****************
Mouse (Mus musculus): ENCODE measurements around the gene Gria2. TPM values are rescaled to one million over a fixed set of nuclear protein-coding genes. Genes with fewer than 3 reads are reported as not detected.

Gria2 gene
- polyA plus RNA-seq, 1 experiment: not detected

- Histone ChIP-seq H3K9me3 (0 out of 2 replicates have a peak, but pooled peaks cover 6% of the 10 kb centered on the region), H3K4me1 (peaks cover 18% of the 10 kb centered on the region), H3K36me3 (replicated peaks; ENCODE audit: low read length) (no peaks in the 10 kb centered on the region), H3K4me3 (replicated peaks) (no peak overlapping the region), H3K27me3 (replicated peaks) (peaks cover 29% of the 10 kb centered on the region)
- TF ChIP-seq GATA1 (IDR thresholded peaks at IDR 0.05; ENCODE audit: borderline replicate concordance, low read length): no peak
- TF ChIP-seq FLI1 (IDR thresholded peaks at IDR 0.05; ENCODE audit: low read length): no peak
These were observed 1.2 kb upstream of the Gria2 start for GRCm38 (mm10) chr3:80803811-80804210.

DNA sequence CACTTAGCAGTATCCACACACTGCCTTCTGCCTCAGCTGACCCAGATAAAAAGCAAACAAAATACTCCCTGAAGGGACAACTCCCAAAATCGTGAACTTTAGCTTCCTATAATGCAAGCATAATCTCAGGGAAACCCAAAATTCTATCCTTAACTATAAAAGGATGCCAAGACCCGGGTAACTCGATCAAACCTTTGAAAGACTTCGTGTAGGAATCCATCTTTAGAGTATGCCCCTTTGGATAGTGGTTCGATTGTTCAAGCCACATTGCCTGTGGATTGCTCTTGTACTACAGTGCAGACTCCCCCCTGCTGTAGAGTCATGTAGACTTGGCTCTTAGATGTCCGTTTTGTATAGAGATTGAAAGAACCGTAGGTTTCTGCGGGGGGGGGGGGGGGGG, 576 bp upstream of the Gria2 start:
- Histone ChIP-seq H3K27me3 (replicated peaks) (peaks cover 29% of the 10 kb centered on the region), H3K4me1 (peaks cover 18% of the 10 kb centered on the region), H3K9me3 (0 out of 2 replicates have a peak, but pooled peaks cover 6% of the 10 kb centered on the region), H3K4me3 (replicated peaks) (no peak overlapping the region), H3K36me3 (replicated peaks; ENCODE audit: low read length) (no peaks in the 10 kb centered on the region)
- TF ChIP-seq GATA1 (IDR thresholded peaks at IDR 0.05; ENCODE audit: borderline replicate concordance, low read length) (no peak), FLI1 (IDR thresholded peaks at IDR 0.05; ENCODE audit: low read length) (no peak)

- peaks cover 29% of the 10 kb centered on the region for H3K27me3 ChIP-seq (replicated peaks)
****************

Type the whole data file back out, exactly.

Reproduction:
Mouse (Mus musculus): ENCODE measurements around the gene Gria2. TPM values are rescaled to one million over a fixed set of nuclear protein-coding genes. Genes with fewer than 3 reads are reported as not detected.

Gria2 gene
- polyA plus RNA-seq, 1 experiment: not detected

- Histone ChIP-seq H3K9me3 (0 out of 2 replicates have a peak, but pooled peaks cover 6% of the 10 kb centered on the region), H3K4me1 (peaks cover 18% of the 10 kb centered on the region), H3K36me3 (replicated peaks; ENCODE audit: low read length) (no peaks in the 10 kb centered on the region), H3K4me3 (replicated peaks) (no peak overlapping the region), H3K27me3 (replicated peaks) (peaks cover 29% of the 10 kb centered on the region)
- TF ChIP-seq GATA1 (IDR thresholded peaks at IDR 0.05; ENCODE audit: borderline replicate concordance, low read length): no peak
- TF ChIP-seq FLI1 (IDR thresholded peaks at IDR 0.05; ENCODE audit: low read length): no peak
These were observed 1.2 kb upstream of the Gria2 start for GRCm38 (mm10) chr3:80803811-80804210.

DNA sequence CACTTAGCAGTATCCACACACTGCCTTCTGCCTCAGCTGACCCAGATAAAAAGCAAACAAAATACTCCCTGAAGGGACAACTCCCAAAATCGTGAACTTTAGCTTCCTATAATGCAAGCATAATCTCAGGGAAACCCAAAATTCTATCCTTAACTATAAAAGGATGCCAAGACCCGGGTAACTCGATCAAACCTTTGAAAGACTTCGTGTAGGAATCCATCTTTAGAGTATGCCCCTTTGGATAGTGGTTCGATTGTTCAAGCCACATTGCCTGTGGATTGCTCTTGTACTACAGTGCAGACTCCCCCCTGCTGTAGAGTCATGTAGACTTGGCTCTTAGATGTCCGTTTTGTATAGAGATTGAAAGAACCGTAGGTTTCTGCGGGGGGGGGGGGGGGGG, 576 bp upstream of the Gria2 start:
- Histone ChIP-seq H3K27me3 (replicated peaks) (peaks cover 29% of the 10 kb centered on the region), H3K4me1 (peaks cover 18% of the 10 kb centered on the region), H3K9me3 (0 out of 2 replicates have a peak, but pooled peaks cover 6% of the 10 kb centered on the region), H3K4me3 (replicated peaks) (no peak overlapping the region), H3K36me3 (replicated peaks; ENCODE audit: low read length) (no peaks in the 10 kb centered on the region)
- TF ChIP-seq GATA1 (IDR thresholded peaks at IDR 0.05; ENCODE audit: borderline replicate concordance, low read length) (no peak), FLI1 (IDR thresholded peaks at IDR 0.05; ENCODE audit: low read length) (no peak)

- peaks cover 29% of the 10 kb centered on the region for H3K27me3 ChIP-seq (replicated peaks)